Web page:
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c
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t
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t
o

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o
n
t
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l

I
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P

i
n

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7
.
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a
s
e
s
;

V
F

d
e
t
e
r
i
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r
a
t
i
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n

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n

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6
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f

c
a
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r
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e

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n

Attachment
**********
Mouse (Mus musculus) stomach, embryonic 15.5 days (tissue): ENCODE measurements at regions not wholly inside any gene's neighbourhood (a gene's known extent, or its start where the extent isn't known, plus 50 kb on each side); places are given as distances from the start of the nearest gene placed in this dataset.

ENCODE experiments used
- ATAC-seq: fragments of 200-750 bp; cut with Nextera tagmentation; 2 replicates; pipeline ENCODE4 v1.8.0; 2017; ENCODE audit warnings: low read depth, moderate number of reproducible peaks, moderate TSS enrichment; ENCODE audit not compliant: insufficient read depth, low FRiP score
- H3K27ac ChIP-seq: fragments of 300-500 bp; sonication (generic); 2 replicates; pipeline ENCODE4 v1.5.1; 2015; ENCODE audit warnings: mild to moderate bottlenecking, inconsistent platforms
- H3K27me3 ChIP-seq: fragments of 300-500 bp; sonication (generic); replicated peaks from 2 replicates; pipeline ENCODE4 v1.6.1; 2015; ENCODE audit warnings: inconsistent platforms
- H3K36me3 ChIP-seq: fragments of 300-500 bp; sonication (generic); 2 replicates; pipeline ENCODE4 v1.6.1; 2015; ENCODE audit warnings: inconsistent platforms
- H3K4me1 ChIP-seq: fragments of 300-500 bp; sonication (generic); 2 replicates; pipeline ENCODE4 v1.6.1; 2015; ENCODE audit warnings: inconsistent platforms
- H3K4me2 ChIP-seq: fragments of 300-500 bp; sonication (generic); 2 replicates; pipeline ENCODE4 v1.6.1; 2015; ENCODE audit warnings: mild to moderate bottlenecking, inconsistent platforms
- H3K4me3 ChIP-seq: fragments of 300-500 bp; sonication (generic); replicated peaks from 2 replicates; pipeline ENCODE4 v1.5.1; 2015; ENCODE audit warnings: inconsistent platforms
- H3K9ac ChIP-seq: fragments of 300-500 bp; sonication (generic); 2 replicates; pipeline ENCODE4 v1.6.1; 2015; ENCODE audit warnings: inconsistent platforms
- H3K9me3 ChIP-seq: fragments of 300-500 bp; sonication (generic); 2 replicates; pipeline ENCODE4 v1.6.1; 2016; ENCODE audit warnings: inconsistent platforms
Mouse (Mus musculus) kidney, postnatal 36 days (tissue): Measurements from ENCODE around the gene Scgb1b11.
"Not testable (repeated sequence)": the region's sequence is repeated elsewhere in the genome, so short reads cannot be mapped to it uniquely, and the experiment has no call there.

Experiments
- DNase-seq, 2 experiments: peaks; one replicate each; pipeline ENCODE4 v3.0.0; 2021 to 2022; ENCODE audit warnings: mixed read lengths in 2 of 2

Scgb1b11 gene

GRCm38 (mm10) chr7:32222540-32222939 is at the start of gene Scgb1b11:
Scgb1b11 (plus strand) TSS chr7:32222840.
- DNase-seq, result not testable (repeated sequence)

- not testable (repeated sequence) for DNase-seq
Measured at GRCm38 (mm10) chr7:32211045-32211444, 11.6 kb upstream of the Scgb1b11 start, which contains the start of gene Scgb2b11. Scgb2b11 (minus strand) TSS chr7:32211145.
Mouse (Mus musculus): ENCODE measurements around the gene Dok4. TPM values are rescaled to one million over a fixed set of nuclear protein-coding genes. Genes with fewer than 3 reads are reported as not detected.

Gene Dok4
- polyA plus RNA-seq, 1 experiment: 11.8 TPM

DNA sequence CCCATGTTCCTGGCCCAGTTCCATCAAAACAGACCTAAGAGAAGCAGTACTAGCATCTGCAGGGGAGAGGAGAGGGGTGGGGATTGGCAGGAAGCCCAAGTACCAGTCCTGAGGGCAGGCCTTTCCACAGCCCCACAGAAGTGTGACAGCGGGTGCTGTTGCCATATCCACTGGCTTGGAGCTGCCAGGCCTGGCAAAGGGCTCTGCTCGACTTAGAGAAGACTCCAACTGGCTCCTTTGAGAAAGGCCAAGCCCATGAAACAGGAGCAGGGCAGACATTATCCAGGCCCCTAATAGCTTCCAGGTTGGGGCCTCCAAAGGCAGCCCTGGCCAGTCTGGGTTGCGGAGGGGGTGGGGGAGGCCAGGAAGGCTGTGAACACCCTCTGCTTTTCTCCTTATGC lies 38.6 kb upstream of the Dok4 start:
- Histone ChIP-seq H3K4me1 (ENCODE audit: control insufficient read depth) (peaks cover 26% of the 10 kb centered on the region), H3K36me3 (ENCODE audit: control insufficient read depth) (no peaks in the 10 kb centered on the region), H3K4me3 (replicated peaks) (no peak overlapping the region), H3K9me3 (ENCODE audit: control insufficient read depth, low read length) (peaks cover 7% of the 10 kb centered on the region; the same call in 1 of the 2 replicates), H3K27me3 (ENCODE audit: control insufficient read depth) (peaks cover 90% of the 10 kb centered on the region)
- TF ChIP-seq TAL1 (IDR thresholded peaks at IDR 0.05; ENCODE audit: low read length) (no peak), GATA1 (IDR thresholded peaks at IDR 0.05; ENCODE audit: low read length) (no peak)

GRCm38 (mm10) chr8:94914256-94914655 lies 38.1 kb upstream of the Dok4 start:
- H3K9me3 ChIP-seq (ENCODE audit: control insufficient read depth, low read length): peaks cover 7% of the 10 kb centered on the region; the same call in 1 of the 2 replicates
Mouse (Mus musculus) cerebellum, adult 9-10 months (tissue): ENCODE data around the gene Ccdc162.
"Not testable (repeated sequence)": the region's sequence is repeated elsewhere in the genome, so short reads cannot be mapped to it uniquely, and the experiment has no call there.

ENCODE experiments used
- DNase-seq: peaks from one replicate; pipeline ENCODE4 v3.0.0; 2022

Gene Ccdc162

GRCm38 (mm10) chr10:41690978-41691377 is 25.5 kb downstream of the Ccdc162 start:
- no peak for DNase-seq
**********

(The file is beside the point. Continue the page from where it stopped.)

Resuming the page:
d

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o
n
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c
o
m
p
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a
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e

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r
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l
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s

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s
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r
g
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r
y
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1
4
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a
t
i
e
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t
s

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9
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h
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t
e
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l
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c
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u
t
c
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t

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r

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a
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s

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h
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P